So what was the solution to cover their overhanging butts?

    Create the illusion that the file HAD existed previously, and had magically disappeared (along with the source documents themselves,) and then they reverse engineer the Woods file documents from the FISA application. That makes the tardy submission dates in Sentinel Database for the Woods File documents appear more anodyne.

    "The Dog ate our homework; honest injun, professor! We. just recreated the homework, which is why the dates are all past when the homework assignment was due. But trust us, it was all there before the dog ate it."

    That's what I think this was all about. They never populated the Woods file because there were no real source documents for the CP FISA allegations, but it was no big deal because Hillary was going to win, and nobody would ever find out.

    This scenario explains why Clinesmith went completely bonkers after the election, writing a text message (or email?) complaining that "his signature was all over the documents related to spying on the Trump campaign."

    And that answers SWC's latest rhetorical question:

    >> shipwreckedcrew

    If the IG didn't know the Woods File had been recreated by the SCO.

    If the Senate Intell Comm didn't know the Woods File had been recreated.

    But DOJ and FBI told the SSCI this week.

    Who could have told DOJ and FBI what the SCO had done?

    Andrew, you have any thoughts?
    8:01 PM · Sep 4, 2020·Twitter Web App <<

    Clinesmith told Durham, Durham told Barr and FBI.

    And that likely explains at least ONE reason why Andrew Weissmann has been throwing hysterical hissy fits ever since Clinesmith's plea became public knowledge. He is hovering over Wile E. Coyote's Canyon of Despair with no visible means of support.

    1. I think the Woods file did exist.

      The reason Pientka didn't tell anyone about this is probably because Pientka was never part of Team Mueller, when whatever happened, happened.

      I wonder whether the entire file was destroyed and then recreated--minus the 2-3 critical pages. What was on them? The reason the whole file would be destroyed would be to offer an excuse--we did our best to recreate the whole thing from scratch and we did pretty well but, darn it, turns out a few docs went missing.

    2. Then the question is, who decided on this, and that could be where Weissmann comes in.

    3. I wonder what level of note-taking a reviewer like Stu Evans keeps when going through the process? I hope Stu has a great memory, extensive notes or both to help fill in the blanks on what was in the files and when.

    4. But, Mark, Hero of The #Resistance Strzok says he "never heard anyone say 'Make something up' or 'Cut corners' or 'Don’t include this fact.' That was just not part of the culture. That sounds a little Boy Scout–ish, but that is the organizational ethos that I saw day in and day out."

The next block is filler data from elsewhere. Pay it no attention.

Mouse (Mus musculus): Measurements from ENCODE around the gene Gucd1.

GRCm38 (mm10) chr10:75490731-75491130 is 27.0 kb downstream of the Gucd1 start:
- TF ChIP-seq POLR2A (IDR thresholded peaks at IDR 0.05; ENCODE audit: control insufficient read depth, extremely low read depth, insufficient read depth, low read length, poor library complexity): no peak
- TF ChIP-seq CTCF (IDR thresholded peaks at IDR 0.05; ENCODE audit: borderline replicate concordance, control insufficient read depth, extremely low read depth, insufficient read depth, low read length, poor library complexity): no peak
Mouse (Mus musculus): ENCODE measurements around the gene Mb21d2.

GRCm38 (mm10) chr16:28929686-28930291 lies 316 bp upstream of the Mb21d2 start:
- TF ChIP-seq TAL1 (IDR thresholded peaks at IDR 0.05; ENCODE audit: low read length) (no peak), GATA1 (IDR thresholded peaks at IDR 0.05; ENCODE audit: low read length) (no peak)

3. Mark, claims such as "the FBI inserted a piece of paper as a "placeholder" to represent the supporting document", and
    "my guess is that it takes a very high level of authority to get that done. If it's possible at all",
    lead to practical questions, about which you may know much:
    1) when a paper document is first put into the FBI cabinet drawer, is this act, that very day, recorded in a database, and/or on a separate document?
    2) likewise, when they must insert a "placeholder", is a similar procedure required?
    3) are such cabinets only under lock & key, or are the rooms under armed guard?

    1. I'm just not sure how this would have worked. Normally all this would be handled by support people. However we know that when Gaeta sent his dossier reports to NY, the NY division counsel kept them. Was something like that done at HQ? We can only speculate, but I assume Durham knows.

  4. Horowitz says the FBI could not locate that supporting documentation, known as a Woods File, in four of the 29 cases. In three of those instances, the IG says, the FBI did not know whether the files ever existed.

    Under Comey/Mueller, Woods file (read: evidence) expulsion seems to be a skill set taught in new-agent training? They can add that to the next Silence of the Lamb sequel.

  5. There must be audit logs which detail who did what when. It would be very difficult to destroy those logs.

    Even on my company's computer system, there are logs which no one can touch, and that's just a simple business system.

    1. Exactly. Which is why it's so hard to accept what's being said. It should be a fairly simple matter to check those logs.

      Recall the repeated assertions that no "original" Flynn 302 exists, but Powell keeps saying that's not possible. I think she's right. I think SWC's right. I think you're right. Beyond the logs there would be multiple backups and every conceivable safeguard--we're talking about an LE investigative computer system designed to preserve evidence and prevent exactly any sort of "dog ate my homework" situation. Doesn't remotely pass the sniff test.